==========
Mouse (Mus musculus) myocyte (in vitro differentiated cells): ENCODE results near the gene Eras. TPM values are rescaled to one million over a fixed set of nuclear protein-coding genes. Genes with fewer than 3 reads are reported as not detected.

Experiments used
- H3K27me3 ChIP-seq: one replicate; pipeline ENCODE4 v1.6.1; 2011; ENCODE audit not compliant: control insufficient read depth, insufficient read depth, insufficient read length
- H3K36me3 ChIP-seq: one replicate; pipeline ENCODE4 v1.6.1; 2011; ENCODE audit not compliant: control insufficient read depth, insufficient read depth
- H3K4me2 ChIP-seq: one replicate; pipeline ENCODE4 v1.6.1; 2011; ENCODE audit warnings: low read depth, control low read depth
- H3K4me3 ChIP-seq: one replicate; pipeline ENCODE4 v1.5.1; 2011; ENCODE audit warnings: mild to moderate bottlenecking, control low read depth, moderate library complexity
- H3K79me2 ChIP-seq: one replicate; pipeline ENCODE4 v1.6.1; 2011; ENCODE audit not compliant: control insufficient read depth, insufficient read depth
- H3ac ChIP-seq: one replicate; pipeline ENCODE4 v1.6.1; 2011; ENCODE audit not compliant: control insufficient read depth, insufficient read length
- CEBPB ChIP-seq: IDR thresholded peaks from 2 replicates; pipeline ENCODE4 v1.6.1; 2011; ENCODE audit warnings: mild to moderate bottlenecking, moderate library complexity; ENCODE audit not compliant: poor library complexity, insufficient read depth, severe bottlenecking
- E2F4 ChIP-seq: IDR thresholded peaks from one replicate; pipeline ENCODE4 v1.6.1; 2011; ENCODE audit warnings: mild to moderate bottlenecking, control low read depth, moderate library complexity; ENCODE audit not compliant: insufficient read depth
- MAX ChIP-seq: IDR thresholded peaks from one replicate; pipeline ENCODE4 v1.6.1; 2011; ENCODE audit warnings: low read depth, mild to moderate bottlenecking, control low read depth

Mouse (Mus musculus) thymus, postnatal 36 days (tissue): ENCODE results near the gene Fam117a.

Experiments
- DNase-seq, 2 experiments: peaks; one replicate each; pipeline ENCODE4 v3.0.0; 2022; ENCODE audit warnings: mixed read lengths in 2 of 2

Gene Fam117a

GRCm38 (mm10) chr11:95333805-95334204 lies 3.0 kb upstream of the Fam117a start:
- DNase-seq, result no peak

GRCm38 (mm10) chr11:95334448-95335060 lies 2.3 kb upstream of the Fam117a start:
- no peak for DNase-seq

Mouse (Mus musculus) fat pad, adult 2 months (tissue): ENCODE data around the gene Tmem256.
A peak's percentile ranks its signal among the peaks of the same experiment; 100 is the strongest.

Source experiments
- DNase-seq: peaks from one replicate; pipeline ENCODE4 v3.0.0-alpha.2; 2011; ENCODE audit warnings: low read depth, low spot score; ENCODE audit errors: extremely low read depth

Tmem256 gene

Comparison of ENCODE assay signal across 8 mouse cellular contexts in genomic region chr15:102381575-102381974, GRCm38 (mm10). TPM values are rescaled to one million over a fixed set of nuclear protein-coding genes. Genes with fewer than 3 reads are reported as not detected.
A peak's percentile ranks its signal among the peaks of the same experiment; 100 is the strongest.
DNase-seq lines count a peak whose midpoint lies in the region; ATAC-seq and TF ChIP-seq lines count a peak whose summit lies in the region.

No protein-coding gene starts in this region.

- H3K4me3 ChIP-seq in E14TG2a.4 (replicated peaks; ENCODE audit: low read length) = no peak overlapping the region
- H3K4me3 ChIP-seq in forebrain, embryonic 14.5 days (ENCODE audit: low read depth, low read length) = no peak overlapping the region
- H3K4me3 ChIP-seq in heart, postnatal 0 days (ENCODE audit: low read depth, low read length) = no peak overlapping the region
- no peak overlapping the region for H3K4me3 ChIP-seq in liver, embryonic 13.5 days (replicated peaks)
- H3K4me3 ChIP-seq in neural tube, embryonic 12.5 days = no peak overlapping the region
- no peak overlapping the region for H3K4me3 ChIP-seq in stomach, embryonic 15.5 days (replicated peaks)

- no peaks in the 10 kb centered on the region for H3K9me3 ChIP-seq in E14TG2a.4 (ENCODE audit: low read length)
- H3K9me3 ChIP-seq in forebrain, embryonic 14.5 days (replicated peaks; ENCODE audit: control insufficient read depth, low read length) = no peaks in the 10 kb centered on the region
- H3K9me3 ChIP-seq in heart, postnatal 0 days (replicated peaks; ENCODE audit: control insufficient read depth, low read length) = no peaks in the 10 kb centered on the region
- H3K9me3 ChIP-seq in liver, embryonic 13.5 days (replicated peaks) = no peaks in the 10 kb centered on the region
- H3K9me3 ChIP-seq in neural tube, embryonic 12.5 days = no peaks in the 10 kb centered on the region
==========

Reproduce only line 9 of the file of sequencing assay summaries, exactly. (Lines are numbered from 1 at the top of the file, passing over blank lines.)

- CEBPB ChIP-seq: IDR thresholded peaks from 2 replicates; pipeline ENCODE4 v1.6.1; 2011; ENCODE audit warnings: mild to moderate bottlenecking, moderate library complexity; ENCODE audit not compliant: poor library complexity, insufficient read depth, severe bottlenecking